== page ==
Yesterday Microsoft announced the availability of Visual Studio 2010 and .NET Framework 4:
Kicking off a global launch consisting of more than 150 developer-focused events, Microsoft Corp. announced the general availability of Visual Studio 2010 and .NET Framework 4. The company also announced that Silverlight 4 will release to Web (RTW) later in the week. Together, these technologies simplify the entire development process, enabling developers to target new platforms and build high-quality applications. Developers will be able to download Visual Studio 2010 and .NET Framework 4 in conjunction with the Microsoft Visual Studio Conference & Expo launch event in Las Vegas.
So what’s new in VS2010? Microsoft Developer Division Senior Vice President, S. Somasegar calls out the following:
To my mind the biggies are the full support of all the Windows 7 features and the enhanced support for Sharepoint which is a surprise hit as a business development platform. More details are available at the Visual Studio 2010 Web site.
Microsoft’s Developer Division has a lot on its plate: Windows 7, Cloud Computing, SharePoint 2010, Office 2010, and the yearning to somehow get Visual Studio Team System to make inroads on IBM’s Rational application lifecycle management tools. Visual Studio 2010 and the accompanying .NET Framework (.NET FX 4) is Microsoft’s answer and this week they announced Beta 2 and a scheduled general availability of March 22, 2010.
You will note, of course, that VS2010 lags Windows 7 and that is a problem for developers who really want to be at the cutting edge., particularly with .NET. While you certainly can build applications with Windows 7 features with Visual Studio 2008 and the .NET 3.5 SP1 that comes with Windows 7, it is not the kind of experience Microsoft would prefer for developers. More to the point for development organizations: you won’t get fired for not exploiting the new Windows 7 features in your mission critical apps so inevitably such apps will be slow to arrive and even slower because of the schedule mismatch.
As for the rest of the agenda:
Beta 2 also includes integrated tooling for SharePoint, including project templates and debugging support, and runtime and tooling support for developing great Windows 7 applications.
Since Beta 1, new Windows Azure Tools templates make it easy to get started developing Windows Azure applications, and enhanced support for Silverlight 3 databindings let you focus on writing your code.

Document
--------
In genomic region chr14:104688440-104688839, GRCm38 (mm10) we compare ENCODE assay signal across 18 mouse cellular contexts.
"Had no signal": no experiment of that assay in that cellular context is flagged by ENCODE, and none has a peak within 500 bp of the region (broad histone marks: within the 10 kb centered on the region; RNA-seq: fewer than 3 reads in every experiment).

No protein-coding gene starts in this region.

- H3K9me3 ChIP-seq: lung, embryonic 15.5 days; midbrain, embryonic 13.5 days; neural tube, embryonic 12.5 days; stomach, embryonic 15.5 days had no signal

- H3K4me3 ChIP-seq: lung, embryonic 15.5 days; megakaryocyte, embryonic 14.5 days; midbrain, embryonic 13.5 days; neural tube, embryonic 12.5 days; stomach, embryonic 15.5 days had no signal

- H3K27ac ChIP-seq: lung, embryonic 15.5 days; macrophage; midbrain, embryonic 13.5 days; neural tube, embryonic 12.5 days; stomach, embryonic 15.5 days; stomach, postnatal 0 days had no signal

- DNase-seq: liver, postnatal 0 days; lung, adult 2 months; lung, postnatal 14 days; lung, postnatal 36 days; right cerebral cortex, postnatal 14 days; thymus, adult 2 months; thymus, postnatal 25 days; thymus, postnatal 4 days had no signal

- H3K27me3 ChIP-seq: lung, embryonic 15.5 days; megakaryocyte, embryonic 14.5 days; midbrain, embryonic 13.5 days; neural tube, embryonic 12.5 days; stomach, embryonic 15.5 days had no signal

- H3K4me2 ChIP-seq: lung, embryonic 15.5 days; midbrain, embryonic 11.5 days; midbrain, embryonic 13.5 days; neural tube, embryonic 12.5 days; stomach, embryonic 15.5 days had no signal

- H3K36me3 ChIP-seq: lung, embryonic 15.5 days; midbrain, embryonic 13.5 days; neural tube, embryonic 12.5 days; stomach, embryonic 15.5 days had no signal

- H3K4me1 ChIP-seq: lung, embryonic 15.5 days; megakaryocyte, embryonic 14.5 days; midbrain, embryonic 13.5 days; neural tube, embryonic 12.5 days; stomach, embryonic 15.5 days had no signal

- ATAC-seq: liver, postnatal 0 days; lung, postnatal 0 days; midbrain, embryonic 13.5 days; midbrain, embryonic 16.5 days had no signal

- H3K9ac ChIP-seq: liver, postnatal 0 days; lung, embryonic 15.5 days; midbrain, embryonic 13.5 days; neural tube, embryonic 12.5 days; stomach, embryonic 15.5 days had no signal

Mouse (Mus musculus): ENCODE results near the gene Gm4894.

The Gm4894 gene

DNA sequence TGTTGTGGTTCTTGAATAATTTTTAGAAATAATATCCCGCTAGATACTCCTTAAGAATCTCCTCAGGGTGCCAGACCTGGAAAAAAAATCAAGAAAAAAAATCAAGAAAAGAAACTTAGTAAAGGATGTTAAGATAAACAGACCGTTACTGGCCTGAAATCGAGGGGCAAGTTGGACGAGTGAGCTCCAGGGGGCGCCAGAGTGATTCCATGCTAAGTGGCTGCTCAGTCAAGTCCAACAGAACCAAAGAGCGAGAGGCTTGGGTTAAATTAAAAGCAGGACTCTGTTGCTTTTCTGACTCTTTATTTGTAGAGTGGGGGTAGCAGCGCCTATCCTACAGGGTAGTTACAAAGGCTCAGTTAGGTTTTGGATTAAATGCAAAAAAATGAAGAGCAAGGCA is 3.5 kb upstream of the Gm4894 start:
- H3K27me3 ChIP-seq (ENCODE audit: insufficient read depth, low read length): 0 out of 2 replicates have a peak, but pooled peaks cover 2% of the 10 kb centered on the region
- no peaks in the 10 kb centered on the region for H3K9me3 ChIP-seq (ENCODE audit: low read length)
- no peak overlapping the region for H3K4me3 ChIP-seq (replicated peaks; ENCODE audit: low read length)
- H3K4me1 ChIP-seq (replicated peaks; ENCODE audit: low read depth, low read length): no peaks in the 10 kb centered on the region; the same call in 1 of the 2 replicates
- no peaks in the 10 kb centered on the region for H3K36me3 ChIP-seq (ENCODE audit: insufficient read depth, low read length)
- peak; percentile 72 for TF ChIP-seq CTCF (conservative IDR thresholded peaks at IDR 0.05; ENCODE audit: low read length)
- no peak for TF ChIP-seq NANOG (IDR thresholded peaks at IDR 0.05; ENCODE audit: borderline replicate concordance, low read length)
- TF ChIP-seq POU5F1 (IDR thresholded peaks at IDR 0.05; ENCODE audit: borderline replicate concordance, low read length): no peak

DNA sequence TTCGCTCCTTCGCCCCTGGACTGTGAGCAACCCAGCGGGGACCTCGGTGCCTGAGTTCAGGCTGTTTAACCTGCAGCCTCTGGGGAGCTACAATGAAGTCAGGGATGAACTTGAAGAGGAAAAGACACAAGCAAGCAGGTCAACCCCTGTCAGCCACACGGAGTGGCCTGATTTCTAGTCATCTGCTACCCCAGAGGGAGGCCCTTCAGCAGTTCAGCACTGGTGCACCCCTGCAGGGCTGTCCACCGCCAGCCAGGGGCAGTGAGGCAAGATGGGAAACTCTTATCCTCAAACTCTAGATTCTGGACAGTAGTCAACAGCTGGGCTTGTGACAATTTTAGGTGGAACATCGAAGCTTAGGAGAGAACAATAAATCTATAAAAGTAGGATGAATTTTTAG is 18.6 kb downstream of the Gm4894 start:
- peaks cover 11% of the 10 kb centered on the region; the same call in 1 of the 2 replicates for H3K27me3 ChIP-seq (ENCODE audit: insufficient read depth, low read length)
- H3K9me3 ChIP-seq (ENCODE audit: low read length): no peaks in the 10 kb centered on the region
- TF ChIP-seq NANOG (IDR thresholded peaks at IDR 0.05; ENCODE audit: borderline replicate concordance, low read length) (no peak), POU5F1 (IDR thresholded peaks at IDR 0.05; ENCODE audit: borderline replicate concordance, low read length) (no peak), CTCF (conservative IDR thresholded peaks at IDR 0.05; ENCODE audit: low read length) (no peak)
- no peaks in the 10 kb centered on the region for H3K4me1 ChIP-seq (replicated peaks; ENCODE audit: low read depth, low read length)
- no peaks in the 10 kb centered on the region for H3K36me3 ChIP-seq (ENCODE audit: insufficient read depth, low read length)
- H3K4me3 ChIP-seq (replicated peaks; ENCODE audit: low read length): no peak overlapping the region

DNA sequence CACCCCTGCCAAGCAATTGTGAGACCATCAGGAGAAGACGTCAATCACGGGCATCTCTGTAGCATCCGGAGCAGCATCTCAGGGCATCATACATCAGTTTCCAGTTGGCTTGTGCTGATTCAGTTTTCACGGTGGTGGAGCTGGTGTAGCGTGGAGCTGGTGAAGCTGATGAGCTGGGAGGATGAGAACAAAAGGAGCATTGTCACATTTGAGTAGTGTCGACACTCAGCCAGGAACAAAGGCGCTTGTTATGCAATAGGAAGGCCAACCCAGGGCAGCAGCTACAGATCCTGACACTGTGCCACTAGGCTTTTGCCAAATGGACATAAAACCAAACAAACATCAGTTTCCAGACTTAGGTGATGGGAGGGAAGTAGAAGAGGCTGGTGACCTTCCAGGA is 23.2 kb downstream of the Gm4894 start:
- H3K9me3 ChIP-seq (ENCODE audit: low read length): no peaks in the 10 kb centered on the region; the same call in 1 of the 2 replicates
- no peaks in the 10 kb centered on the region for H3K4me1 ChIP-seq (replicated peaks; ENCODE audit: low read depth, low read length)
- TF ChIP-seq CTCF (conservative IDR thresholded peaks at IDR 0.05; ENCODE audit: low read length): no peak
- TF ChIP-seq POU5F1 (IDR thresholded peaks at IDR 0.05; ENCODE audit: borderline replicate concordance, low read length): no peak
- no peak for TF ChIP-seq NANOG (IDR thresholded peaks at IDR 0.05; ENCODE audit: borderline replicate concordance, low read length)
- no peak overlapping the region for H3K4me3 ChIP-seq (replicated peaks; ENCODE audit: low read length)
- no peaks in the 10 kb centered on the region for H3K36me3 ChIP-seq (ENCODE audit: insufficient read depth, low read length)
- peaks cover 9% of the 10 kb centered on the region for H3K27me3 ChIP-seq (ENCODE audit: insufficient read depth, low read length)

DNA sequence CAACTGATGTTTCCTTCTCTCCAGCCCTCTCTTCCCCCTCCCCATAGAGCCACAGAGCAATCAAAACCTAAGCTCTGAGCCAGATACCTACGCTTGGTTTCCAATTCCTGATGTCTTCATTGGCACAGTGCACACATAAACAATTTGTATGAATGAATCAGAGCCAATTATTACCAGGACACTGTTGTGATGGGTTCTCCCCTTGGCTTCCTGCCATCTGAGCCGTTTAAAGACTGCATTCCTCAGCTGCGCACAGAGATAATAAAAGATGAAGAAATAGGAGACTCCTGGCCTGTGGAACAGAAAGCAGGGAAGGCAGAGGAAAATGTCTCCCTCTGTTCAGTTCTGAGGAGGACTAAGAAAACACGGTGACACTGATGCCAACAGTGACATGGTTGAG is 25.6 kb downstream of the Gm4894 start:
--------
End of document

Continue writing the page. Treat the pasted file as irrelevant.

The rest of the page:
Team Foundation Server is now included in all versions of Visual Studio 2010 with MSDN. For small teams that need only core development features such as source control, bug tracking, and build automation, TFS Basic offers a simple, streamlined install and runs on server or client machines. Test Elements users will notice a more intuitive and responsive user interface.
In the latter regard, Microsoft has completely reorganized the packaging of Visual Studio and the Microsoft Developers Network to, among other things, merge Team System into the base packages.
S. Somasegar, Senior VP of the Microsoft Developer Division, broke the news yesterday that the first beta of Visual Studio 2010 and .NET FX 4 has been released:
Today, we are releasing Beta 1 of Visual Studio 2010 and .NET FX 4. If you are a MSDN subscriber, you can download the Beta today from here. For the rest of the world, the Beta will be publicly available on Wednesday.
Over the last many months I had blogged about a lot of new and interesting features that are in VS 2010 and .NET 4. You can see those features and many more in Beta 1. We have more work to do in terms of finishing up the feature work for some of the scenarios and getting to the right levels of quality and performance, but we have made enough progress that we wanted to start getting your feedback.
There is more on the new features in VS 2010 at the product page, but my nominee for the most important "sleeper" feature is the array of SharePoint development features which appeal to the burgeoning SharePoint developer market.